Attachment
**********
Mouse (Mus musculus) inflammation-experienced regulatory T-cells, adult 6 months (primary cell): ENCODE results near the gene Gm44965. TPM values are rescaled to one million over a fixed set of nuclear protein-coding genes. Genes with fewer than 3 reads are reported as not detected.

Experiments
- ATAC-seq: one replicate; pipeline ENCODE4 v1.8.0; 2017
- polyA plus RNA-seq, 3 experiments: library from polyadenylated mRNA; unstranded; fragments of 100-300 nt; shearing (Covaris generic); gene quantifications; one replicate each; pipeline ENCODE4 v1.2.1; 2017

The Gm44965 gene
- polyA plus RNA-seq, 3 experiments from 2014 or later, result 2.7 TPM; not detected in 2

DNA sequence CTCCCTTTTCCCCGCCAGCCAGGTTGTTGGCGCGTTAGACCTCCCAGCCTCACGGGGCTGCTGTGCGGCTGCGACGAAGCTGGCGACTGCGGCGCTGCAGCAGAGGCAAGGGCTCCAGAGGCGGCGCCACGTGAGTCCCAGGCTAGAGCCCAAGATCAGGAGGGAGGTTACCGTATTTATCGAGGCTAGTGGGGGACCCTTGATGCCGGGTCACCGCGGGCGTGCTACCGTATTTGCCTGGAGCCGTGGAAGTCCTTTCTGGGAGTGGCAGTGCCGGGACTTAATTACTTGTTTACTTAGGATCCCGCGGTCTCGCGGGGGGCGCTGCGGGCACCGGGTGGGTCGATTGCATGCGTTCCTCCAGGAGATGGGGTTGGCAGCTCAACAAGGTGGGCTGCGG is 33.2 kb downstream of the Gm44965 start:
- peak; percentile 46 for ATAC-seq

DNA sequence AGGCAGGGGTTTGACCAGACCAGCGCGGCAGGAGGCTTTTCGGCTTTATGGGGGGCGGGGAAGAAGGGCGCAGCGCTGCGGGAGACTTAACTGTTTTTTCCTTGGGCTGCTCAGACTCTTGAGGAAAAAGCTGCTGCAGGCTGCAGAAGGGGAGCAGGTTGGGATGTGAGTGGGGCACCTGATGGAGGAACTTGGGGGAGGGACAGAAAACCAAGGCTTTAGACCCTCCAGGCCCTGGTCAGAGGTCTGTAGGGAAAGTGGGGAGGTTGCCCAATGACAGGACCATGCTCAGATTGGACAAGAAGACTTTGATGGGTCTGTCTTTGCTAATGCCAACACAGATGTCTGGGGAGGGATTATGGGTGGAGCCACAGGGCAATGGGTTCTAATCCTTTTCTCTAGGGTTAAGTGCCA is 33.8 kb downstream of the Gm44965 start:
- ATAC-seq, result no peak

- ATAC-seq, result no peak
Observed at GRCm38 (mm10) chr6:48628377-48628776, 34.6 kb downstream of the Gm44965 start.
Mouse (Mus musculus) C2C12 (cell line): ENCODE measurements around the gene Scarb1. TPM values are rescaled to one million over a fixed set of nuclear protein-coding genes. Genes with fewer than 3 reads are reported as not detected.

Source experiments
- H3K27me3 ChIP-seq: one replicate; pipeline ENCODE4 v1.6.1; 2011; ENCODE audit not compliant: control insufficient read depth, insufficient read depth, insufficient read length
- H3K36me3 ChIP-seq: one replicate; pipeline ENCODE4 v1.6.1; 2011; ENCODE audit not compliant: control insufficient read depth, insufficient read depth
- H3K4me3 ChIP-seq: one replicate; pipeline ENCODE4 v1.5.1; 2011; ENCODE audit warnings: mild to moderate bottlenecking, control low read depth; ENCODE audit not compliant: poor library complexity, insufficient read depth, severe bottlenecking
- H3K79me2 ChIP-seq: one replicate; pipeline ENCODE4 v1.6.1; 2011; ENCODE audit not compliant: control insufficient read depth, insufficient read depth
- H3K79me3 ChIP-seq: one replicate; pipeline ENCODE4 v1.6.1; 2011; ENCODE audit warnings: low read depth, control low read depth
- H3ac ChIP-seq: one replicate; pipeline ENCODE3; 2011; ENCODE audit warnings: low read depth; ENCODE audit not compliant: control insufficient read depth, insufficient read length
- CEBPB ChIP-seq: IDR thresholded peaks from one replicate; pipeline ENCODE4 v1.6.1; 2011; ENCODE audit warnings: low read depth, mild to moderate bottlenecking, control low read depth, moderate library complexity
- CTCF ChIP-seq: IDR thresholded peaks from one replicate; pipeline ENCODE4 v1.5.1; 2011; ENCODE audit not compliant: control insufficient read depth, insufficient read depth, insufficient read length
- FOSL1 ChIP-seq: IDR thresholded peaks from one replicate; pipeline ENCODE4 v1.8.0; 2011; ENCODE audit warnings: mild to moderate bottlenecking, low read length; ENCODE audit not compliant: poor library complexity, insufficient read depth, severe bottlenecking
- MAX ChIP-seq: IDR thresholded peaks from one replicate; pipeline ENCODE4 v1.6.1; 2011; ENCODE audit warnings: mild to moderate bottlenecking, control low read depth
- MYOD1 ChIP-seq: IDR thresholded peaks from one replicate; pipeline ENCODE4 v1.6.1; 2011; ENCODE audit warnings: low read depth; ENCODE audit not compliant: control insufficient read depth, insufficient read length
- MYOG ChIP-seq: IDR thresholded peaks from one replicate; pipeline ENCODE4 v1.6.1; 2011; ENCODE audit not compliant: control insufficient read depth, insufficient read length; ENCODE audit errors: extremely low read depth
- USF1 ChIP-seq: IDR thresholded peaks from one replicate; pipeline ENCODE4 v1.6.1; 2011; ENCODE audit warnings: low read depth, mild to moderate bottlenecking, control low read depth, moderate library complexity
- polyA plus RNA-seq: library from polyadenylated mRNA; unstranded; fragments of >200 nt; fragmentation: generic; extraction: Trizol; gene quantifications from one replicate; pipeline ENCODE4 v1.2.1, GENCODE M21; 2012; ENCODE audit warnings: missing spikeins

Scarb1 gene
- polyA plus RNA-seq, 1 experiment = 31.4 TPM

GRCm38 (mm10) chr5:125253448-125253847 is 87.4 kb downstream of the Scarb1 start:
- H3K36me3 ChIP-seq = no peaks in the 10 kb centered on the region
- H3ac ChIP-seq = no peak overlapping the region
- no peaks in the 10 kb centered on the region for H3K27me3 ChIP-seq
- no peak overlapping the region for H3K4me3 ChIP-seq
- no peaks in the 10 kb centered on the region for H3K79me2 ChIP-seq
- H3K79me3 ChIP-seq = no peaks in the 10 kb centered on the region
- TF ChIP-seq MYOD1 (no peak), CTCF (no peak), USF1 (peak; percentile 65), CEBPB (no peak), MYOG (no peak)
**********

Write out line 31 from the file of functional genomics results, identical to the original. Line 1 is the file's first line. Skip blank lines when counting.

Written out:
GRCm38 (mm10) chr5:125253448-125253847 is 87.4 kb downstream of the Scarb1 start: